You can defer your capital gains tax owing by selling your rental property and replacing it with another through a 1031 tax-deferred exchange. This replacement property must be of equal or greater value to receive this benefit, and you must finalize the purchase within 180 days of completing the sale. This option is great if you no longer want a particular rental property but aren’t willing to give up your real estate investments entirely.

Finding a way to reduce your capital gains tax can help you make your real estate sale as profitable as possible. The result is a better experience as you move on from being a landlord and enter a new stage of your life. 

Selling Your Rental Home

Finding a buyer for your rental property could take some time, but using a professional real estate service will simplify the experience. Your real estate agent will quickly identify potential buyers and run open house events, ensuring you don’t have to wait too long to finalize the deal. The result is less stress as you move on and accept new challenges.

Nomadic Real Estate has a network of over 500 investors seeking new properties to add to their portfolios, helping us quickly identify leads when you decide to sell your rental property. The result is a faster sales process for you when the time comes. Contact Nomadic Real Estate for more information on our real estate transaction services or to learn how to calculate gain on sale of rental property in the Washington, D.C., area.

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Enhanced Reporting

Your portal includes a selection of extremely useful reports. Reports are available in the “Reports” section, and are distinct from the financial statements. Unlike financial statements which are static records, Reports are dynamic real-time records that will update with current data every time you view them. 

Scroll down to learn more about Reports:

Navigate to the "Reports" module in your portal:

Owner Portal Reports
  • Keep in mind, these reports are dynamic records. They will refresh to display current information every time you view them. 

Enhanced Rent Roll Report:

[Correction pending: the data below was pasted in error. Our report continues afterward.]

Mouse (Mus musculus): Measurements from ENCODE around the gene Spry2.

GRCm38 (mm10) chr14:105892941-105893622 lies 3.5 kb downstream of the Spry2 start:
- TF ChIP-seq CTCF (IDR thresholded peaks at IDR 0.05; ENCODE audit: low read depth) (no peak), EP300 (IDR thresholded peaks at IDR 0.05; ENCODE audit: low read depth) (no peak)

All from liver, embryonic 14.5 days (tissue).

Enhanced Rent Roll Report
  • The Enhanced Rent Roll Report will show the rent amount, last payment date, move-in date, lease expiration date, and security deposit amount for each of your tenants. 
  • It will also show a portfolio summary with occupancy percentage, vacancy loss, and more!

Unit Comparison Report:

Unit Comparison Report
  • If you own multiple units (or buildings) with Nomadic, you’ll get access to the Unit Comparison Report. 
  • This report enables you to quickly compare financial performance between your units at a glance without toggling between individual reports. 

Income Statement Month-Over-Month:

Income Statement by Month Report
  • The Income Statement Detail – Monthly Report serves as a month-over-month record of portfolio performance. You’ll see itemized income and expense categories and can track monthly. This report will update with fresh data every time you view it. 

Financial Statements

Financial statements will be published to your portal on a monthly basis. The statements are found in your Documents library, and provide a historical record of all financial performance. The statements serve as a snapshot of financial performance over a given period, and are static documents (unlike Reports, the statements do not update/change in real-time). 

Scroll down for more info about the Financial Statements in your Documents library:

The Documents area contains monthly financial statements:

Owner Portal Documents
  • The statements in the Documents are are static documents. They are posted to the portal once a month to serve as a historical record of financial performance. 

Download a statement to see month and YTD financials:

Owner Portal Property Statement

You'll also find a month-over-month operating statement:

Month over Month Statement

Portal Communication Tool

You can use your owner portal to communicate with our team. Any messages you send through the portal will go straight to your Account Manager. When we reply, you’ll get an email notification and you’ll also see the message in your portal next time you log in. 

Here’s an overview of using the communication platform:

Click "Communications" and navigate to "Conversations":

Commincation Dashboard Screenshot
  • The communications module will contain a record of all messages that you create through the portal. 

Click the "New Message" button and send your message:

Owner Portal New Message Screenshot